Preserving the Past, Informing the Future
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Farwell Knapp was born in Bridgeport on November 28, 1893, a son, grandson and great grandson of lawyers of distinction. Educated in the public schools and the Taft School in Watertown, he was graduated from Yale in 1916, a leader in his class and a member of Phi Beta Kappa and of the senior honor society Skull and Bones. In 1917 Knapp left the Harvard Law School to enlist in the Army. Precluded by a back injury from admission to an officers' training school, he rose rapidly to become the highest ranking non-commissioned officer in his regiment - the 302nd Field Artillery - and served at Camp Devens and in the American Expeditionary Forces in France. On his discharge Knapp returned to the Law School to graduate in 1921. Admitted to the Connecticut Bar in 1922, he commenced the practice of the law in Hartford in the office of Shipman & Goodwin. In 1925 he was appointed assistant tax commissioner of the state of Connecticut in charge of the inheritance tax division and continued in this office until 1937, when he became a partner in the firm of Marsh, Stoddard & Day. In 1941 he returned to Hartford to become a trust officer in the Phoenix State Bank & Trust Company, but soon thereafter a heart condition, which for some years he had borne with great patience and fortitude, compelled his retirement from active life, and in September, 1942, Knapp died, young in spirit, mature in mind, steadfast and majestic in his courage. His wife, Helen Bayne, whom he married in South Manchester in 1923, and two children, Emily Perkins and Elizabeth Cheney, survive him.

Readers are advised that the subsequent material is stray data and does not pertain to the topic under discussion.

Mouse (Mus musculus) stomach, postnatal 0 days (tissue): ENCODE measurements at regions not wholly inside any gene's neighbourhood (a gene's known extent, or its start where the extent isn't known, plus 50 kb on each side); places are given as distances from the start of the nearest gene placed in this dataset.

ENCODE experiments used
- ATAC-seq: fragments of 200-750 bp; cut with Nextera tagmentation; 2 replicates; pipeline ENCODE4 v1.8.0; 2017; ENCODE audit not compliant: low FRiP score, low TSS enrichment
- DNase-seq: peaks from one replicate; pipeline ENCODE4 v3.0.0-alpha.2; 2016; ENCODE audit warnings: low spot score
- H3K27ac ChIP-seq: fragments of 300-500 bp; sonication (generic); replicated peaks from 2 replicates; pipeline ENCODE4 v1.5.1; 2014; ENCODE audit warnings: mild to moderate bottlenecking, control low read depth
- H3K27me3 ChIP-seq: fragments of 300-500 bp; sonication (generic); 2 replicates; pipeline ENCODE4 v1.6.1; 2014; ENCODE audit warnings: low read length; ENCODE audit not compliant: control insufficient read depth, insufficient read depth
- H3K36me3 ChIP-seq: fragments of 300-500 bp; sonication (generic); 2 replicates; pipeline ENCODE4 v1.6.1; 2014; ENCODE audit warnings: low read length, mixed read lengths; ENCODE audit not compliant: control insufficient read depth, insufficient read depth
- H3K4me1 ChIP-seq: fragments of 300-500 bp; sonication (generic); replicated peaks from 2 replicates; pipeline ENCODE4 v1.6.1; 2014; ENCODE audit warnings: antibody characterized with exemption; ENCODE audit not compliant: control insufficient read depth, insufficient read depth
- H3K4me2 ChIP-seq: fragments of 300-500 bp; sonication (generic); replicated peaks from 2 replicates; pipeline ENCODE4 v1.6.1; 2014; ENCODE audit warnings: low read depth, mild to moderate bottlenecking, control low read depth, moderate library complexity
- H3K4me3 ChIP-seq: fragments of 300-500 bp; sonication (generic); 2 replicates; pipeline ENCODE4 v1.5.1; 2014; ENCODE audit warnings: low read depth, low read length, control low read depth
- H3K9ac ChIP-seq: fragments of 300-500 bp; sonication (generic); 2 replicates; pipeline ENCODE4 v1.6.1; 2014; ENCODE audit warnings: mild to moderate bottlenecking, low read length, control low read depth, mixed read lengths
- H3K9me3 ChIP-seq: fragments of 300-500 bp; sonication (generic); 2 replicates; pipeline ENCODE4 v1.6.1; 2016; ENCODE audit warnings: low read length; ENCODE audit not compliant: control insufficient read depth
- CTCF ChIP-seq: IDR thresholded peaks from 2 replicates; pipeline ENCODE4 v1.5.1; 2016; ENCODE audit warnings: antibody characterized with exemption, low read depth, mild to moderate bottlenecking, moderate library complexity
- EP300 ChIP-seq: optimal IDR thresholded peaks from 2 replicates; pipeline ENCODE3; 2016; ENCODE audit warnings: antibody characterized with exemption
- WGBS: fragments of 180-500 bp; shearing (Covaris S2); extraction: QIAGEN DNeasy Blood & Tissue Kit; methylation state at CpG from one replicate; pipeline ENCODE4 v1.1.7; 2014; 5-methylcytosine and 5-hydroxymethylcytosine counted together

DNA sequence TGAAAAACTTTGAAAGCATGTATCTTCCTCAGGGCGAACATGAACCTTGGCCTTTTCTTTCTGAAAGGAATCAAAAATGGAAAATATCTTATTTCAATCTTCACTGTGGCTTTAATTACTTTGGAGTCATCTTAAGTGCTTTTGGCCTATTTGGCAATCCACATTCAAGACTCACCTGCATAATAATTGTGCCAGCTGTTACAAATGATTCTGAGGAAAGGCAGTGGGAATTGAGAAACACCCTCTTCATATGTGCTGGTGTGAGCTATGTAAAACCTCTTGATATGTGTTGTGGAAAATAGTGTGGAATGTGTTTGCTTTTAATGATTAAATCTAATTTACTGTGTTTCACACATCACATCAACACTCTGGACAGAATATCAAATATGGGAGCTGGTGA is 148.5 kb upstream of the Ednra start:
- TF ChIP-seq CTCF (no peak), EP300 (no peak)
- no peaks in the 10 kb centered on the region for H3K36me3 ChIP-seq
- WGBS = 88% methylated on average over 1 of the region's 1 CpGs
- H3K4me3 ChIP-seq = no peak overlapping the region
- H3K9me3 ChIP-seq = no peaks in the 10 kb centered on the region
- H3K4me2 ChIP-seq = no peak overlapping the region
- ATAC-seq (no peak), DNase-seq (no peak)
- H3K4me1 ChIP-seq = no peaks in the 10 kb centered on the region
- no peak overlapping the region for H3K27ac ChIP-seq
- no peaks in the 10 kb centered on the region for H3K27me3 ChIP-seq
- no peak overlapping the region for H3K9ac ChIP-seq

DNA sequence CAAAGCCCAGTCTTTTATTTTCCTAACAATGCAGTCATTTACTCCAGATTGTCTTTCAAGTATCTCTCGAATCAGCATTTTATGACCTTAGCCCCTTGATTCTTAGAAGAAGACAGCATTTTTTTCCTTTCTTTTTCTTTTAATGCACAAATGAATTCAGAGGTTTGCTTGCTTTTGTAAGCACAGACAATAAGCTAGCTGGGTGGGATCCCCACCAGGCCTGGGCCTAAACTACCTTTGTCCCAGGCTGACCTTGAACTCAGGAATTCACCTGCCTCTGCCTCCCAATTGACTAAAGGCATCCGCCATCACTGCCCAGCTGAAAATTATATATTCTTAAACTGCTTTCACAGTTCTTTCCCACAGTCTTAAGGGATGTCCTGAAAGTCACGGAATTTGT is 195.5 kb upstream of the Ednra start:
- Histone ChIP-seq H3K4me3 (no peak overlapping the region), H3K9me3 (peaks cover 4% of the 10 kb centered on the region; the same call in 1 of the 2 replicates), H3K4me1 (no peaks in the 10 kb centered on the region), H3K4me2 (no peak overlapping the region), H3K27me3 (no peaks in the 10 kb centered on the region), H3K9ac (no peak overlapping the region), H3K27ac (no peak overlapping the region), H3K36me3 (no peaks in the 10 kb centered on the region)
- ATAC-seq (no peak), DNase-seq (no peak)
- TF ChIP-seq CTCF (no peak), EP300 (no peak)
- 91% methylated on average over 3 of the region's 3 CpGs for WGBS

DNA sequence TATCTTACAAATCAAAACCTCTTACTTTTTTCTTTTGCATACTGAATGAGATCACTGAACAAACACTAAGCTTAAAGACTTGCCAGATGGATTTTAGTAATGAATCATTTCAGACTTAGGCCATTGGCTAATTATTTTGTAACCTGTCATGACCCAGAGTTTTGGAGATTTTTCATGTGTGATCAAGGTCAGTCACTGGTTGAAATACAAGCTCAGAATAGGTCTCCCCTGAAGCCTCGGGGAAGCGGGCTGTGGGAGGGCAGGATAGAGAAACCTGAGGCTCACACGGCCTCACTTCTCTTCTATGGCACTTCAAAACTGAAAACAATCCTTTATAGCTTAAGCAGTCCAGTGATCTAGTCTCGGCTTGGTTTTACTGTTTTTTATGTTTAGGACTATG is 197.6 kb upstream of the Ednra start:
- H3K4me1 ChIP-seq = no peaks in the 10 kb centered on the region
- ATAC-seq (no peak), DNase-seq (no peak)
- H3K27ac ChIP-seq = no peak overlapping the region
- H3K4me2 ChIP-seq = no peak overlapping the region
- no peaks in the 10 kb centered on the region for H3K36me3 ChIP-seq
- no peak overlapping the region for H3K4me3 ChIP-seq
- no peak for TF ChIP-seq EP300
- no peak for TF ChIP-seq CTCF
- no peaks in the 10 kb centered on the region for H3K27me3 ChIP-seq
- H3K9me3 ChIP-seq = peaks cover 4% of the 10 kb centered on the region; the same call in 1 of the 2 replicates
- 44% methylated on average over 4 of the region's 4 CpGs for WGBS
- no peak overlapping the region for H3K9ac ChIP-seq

As a tax commissioner Knapp won early recognition not only within his own state but throughout the nation. His scholarly mind, his judicial attitude, his innate fairness brought to the administration of the tax laws and their fast growing intricacies a background and learning philosophical and deep-seated in its nature. Knapp never sought to press a doubtful point upon the taxpayer, nor did he permit the state to suffer at the hands of one versed in the gentle art of loophole escape. His knowledge and judgment won the respect and admiration of all lawyers with whom he came in contact. Frequently he appeared in tax litigation before the Supreme Court of Errors and as Connecticut's advocate he prepared and argued important cases before the Supreme Court of the United States. A member and official of the National Tax Association, Knapp took a leading part in its deliberations, serving on its executive committee and as chairman of various subcommittees. His scholarly articles on tax questions were epitomes of legal learning and his advice and counsel in matters relating to the refinements of tax procedure and administration were sought for by authorities in our sister states.
With the founding of the Hartford College of Law, Knapp became one of its instructors. As a teacher of young men he was abundantly successful. His great patience, his tolerance, his quiet strength were an inspiration to students, and his conscientious preparation, his wide knowledge and cultural appreciation instilled in them a broad outlook upon life. As a member of its board of trustees, as dean, as vice president and finally as president, Knapp was influential and instrumental in the growth of the School and in the standing and recognition which it achieved.
Knapp's splendid physique and carriage marked him as a leader. His intellectual capacity was in proportion thereto. His wit, humor and good cheer lightened the burdens of all who knew him, and despite his own physical suffering there were none before whom he would condescend to be otherwise than happy. Strong, gentle, sympathetic, he was beloved by his friends and respected by all - a servant of the state in whose life we as members of the legal profession may take an everlasting pride.